I visit Andalusia Farm often. I go mainly to visit Flannery, not that I am a believer in such things as ghosts or spirits or anything otherworldly like that: I am too rational a creature. Being able to solve the Sunday N.Y.Times crossword puzzle is miracle enough for me. But when I go to the farm, I always stand at her bedroom door, stare at that sorry little pillow to say hello and ask her how she is, and I always stand at that same door before I leave to say goodbye. Always. It seems we agree on so many things: the ugliness of her bedroom drapes that I hear her mother put up behind her back when she was out of town, her inability to suffer fools wisely, the driving ambition she had for her work. Flannery was a writer. I am a writer. We connect.
Of course, others might disagree on how close that connection really is. After all, I am Jewish; she was Catholic. She was a southerner with an accent so distinctive it could curl hair. I am a northerner from the heart of Manhattan who went to Brooklyn College—three hours a day on the subway. Be assured, you can't get more Yankee than that. But as I said, she was a writer. I am a writer. We connect.
Here's a poem I wrote about that connection. It was first published in Shenandoah, then anthologized twice and finally included in my latest book, The View from Saturn, LSU Press, 2014. I hope you enjoy it. I wrote the first draft while sitting on the bench across the pond, the bench you can see it from the front lawn. It was close to Easter, the middle of the day, and very hot. The floor of the surrounding forest was carpeted with trillium.
Across the pond and up the hill
from where I sit, the lady’s house—
her room of crutches and ugly drapes,
the flat and sorry pillow. Her Royal
turned for concentration to a wall.
I come often, greet the orphaned space,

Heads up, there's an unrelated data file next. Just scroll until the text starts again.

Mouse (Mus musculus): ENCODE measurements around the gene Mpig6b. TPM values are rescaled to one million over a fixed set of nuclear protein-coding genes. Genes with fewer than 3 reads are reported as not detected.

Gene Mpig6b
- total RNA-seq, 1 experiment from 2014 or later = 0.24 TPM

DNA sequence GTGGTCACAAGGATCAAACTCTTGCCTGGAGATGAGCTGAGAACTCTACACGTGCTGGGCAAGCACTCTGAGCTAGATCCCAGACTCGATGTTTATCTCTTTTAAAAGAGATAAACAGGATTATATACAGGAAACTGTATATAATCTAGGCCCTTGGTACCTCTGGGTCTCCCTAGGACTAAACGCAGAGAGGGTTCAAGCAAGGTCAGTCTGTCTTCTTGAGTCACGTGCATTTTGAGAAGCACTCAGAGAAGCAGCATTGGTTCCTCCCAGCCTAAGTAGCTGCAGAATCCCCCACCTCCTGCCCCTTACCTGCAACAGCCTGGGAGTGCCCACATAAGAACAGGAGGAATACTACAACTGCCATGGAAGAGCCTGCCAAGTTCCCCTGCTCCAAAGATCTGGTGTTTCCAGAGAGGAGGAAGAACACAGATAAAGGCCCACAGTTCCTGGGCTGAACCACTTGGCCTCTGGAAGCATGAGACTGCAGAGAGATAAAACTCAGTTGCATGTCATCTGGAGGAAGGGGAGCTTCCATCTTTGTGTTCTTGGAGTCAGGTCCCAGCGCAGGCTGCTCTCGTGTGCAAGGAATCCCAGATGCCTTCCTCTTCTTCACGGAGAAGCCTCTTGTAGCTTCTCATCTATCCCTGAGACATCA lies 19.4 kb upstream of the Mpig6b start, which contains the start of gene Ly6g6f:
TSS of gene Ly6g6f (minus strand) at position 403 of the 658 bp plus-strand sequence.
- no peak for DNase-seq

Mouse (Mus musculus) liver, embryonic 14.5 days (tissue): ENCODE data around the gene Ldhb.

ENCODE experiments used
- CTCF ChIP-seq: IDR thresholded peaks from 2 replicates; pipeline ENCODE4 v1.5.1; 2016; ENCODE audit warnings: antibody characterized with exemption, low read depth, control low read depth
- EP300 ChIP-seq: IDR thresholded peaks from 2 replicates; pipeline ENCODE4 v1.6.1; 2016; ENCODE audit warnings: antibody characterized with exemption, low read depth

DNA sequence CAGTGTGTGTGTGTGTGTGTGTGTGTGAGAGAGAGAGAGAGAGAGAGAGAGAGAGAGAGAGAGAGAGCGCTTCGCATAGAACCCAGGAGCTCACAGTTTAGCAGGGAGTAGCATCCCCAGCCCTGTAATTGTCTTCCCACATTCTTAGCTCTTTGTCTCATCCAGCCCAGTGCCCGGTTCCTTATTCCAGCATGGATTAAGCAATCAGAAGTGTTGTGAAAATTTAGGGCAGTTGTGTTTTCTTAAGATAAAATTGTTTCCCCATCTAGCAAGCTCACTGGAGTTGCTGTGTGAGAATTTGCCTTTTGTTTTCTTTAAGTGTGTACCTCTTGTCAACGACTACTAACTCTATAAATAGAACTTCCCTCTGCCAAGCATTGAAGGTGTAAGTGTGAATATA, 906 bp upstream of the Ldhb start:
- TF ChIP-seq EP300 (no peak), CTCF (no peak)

wave when I leave. But today, Good Friday,
I wonder what she’d think—this Yankee
heretic, two generations from steerage,
scribbling by her pond across from
the screened-in porch where afternoons
she’d rest, enjoying her peahens’
strut and feed. How old is too young
with so much left to do? Even the barn,
reliving her story of what happened there,
is buckled to its knees.
Suddenly, a flash from the water—
fish or frog—and I too late
to catch the shine. The Georgia sun
dizzies my head and I am no saint.
Nor was she, although there’s some
who’d unsalt the stew to make her one.
Still, I like to imagine—before the final
transfusions and the ACTH that
ballooned her face past recognition—
the two of us sitting here, watching the trees
sway upside down in sky-water, ecstatic
in the bright kingdom she refracted in a drop.
Funny how two pairs of eyes fifty years apart
make one in sight: a country pond
floats a heaven, and patches of trillium
spread their whites, laying a cloth for Easter.
She smirks. Easy imagery. We do not speak,
both knowing what won’t sustain when clouds
roar in like trouble, the trillium inching
toward water, fluttering like the unbaptized
lost, or the ghost pages of an unwritten book.
-- Poet, Alice Friman, is Professor Emerita of English and creative writing at the University of Indianapolis, and Poet-in-Residence at Georgia College & State University. She has published six full-length collections of poetry: The View from Saturn, Vinculum, The Book of the Rotten Daughter, Zoo, Inverted Fire, and Reporting from Corinth.